Hiring sales associates, at first glance, shouldn’t be a big problem for the retail sector. Because of the nature of the job – primarily entry-level positions – the lack of candidates generally doesn’t give recruiters sleepless nights. As reported by Career Plug, in 2021, there were 60 applicants per job opening.

Thus, finding at least one suitable candidate would seem more than feasible.

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And yet, the retail industry turnover rates are on the top of the list – with just about 60%, according to the National Retail Federation (US). To put it in perspective, the average turnover across all US industries hovers around 19%.

So, why is it that recruiters choose, at least seemingly, the best candidate, and yet the sector is plagued with hires that turn out to be unsatisfactory?

Putting aside the employees that choose to walk away of their own accord, the reason could be pretty simple – what recruiters deem a good match may not be so.

Why Is Hiring Sales Associates Important for the Business?

A sales associate is the point of contact between customers and a company. By being in direct contact with your clientele, they have the power to help you thrive and improve sales. In other words, they’re the face of your business.

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In a nutshell, they play an essential role in shaping the customer experience daily. Hiring sales associates who can deliver on their duties excellently can make or break your business.

Who Can Be a Good Sales Associate?

Like any other retail employee, a successful sales associate should have a solid set of hard and soft skills. If you’d like to read in detail about soft skills desired in retail, feel free to check out one of our previous blog posts. As a quick reminder, such skills include:

  • customer-focused mindset
  • team player personality
  • good stress management ability
  • multitasking & prioritising
  • decision-making & taking initiative

Paying close attention to soft skills is beneficial on many levels. For starters, it broadens your talent pool, as soft skills are highly transferable. Moreover, there’s a clear indication from HR professionals that they are, in fact, one of the ultimate reasons why hires fail – as admitted by 89% of the surveyed.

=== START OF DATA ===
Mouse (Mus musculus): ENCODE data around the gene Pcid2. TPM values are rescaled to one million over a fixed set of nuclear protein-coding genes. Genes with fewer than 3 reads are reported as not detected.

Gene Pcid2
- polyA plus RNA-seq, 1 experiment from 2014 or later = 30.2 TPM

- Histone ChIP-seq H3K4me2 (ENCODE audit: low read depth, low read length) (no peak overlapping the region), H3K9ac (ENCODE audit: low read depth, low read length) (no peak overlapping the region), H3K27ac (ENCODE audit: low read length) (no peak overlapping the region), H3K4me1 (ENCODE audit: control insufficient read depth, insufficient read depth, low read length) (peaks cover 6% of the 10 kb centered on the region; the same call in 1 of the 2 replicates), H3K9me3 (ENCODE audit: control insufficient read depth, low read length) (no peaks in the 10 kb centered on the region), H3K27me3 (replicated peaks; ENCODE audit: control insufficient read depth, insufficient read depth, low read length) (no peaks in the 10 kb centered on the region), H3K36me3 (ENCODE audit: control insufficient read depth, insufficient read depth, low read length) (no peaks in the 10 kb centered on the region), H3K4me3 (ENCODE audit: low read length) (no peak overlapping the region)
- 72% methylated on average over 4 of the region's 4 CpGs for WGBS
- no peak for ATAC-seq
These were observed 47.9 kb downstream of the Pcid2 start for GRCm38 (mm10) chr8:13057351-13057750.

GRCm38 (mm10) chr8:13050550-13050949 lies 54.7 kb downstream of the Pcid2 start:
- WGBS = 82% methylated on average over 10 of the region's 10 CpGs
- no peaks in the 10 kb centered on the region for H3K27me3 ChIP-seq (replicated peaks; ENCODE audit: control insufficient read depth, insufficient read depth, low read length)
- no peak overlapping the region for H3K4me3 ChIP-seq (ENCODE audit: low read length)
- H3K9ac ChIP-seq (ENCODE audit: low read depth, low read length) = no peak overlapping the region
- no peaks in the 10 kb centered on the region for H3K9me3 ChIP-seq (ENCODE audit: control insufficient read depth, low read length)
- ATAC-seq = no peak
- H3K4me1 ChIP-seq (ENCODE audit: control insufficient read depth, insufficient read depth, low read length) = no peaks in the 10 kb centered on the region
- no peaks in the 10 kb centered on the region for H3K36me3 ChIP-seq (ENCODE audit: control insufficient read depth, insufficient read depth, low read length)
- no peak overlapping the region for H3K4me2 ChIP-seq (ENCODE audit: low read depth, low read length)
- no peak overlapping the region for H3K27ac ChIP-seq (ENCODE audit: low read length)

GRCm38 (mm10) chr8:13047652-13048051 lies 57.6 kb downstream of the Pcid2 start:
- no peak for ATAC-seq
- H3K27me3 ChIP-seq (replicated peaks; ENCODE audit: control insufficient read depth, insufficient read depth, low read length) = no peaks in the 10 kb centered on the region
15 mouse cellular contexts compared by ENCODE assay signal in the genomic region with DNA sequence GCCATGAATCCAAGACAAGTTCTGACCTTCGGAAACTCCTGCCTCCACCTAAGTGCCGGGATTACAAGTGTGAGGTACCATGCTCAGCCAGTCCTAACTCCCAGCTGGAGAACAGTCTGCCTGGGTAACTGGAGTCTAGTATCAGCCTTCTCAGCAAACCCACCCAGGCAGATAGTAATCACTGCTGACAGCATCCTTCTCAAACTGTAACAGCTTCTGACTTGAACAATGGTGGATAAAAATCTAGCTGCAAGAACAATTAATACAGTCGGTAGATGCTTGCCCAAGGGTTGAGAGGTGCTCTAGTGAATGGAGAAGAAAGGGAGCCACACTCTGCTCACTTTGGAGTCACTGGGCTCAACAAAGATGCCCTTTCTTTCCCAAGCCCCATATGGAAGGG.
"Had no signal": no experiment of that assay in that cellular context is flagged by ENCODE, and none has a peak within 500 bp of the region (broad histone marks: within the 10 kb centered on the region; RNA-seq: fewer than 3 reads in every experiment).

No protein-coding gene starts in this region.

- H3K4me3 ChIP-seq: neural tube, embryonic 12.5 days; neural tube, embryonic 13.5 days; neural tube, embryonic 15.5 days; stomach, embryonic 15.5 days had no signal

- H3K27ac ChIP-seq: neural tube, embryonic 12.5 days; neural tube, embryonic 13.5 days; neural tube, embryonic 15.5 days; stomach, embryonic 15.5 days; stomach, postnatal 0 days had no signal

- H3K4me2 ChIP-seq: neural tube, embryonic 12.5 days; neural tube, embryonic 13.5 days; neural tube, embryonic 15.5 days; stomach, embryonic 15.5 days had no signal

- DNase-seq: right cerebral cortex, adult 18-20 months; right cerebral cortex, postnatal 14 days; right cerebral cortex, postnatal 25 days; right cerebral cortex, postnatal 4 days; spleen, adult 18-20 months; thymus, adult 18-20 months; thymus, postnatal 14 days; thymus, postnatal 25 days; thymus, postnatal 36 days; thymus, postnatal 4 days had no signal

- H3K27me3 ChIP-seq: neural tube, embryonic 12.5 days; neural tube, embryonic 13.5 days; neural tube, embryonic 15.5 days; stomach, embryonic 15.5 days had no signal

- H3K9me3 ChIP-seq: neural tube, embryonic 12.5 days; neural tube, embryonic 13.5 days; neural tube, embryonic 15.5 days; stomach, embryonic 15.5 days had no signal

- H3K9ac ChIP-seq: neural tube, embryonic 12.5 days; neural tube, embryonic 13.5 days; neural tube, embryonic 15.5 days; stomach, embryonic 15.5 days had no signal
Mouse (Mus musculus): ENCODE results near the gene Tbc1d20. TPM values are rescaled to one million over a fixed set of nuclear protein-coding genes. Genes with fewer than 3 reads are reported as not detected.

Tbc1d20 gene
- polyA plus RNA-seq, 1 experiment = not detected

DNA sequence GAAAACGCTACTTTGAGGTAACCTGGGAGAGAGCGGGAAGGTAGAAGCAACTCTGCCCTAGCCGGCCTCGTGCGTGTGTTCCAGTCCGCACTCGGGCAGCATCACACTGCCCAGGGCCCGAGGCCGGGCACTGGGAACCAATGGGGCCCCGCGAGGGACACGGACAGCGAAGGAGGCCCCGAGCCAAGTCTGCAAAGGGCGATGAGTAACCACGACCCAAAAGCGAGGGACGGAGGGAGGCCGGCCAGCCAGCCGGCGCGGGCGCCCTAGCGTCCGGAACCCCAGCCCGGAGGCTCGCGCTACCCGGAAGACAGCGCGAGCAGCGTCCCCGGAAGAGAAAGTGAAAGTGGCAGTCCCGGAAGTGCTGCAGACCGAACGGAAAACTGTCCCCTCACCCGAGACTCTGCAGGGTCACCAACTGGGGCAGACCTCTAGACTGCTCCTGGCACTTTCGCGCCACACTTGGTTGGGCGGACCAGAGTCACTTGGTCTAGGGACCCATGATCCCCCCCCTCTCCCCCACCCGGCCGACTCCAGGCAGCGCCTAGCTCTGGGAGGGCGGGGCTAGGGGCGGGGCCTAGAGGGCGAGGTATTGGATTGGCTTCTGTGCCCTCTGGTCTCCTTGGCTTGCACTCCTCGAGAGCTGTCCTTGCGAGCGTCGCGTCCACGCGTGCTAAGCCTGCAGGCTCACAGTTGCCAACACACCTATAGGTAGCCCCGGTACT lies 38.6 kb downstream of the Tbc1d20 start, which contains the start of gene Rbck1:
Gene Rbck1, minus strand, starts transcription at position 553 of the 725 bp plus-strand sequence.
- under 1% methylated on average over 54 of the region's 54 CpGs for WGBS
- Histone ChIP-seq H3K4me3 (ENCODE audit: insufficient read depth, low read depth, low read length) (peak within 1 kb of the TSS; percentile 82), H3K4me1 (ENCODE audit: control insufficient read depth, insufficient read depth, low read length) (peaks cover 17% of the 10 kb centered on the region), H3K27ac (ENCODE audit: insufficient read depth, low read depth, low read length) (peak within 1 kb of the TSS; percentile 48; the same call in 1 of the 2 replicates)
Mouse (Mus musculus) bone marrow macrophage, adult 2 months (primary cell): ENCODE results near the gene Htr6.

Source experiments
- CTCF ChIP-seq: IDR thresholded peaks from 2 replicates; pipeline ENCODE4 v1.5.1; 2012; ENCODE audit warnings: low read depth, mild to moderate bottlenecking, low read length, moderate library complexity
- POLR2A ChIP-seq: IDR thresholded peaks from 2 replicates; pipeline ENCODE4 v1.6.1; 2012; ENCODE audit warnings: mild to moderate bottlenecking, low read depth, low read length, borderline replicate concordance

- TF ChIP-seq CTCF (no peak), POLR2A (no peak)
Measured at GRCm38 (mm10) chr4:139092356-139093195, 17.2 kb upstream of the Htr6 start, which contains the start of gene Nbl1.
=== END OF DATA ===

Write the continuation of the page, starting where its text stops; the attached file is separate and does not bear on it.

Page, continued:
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But soft skills, even if visibly crucial, aren’t the only guarantee of a candidate’s success. Sales associates also need to possess technical skills specific to the industry. Let’s look at what these skills include.

  • Product knowledge – having a vast, detailed knowledge of the products you offer to build a trustworthy relationship with customers.
  • Merchandise display – knowing how to display goods to attract customers and drive profits effectively.
  • Salesman talk – being able to actively sell goods by walking customers through the stages of the sale in a knowledgeable, non-aggressive fashion.
  • POS (Point of Sale) systems – understanding how to use hardware and software devices such as cash registers, scanning devices, credit card machines, etc.
  • Industry expertise – being knowledgeable about the specifics of your industry. Selling baked goods, clothes, and mobile devices is all retail, but you won’t conduct business the same way.

Are you worried about finding a candidate who displays the whole range of these skills? Well, the good thing is that even someone without prior retail experience can be a great fit. As long as they have the competencies to learn the technical skills, that is.

That being said, testing for soft skills and personality fit may be a more efficient option in the long run. After all, more people have the right competencies to learn fast than those with both sets of skills.

Which Assessment is Best for Hiring Sales Associates?

Did you know that 30% of the UK retail leaders struggle to find the right candidates? Many retailers globally share the same problem.

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Although eliminating that problem is a complex process, the pain can be alleviated by changing your recruitment style. Or, to be more accurate, equip the recruitment process with tools that identify candidates with the right profile.

The following section will walk you through three options you have.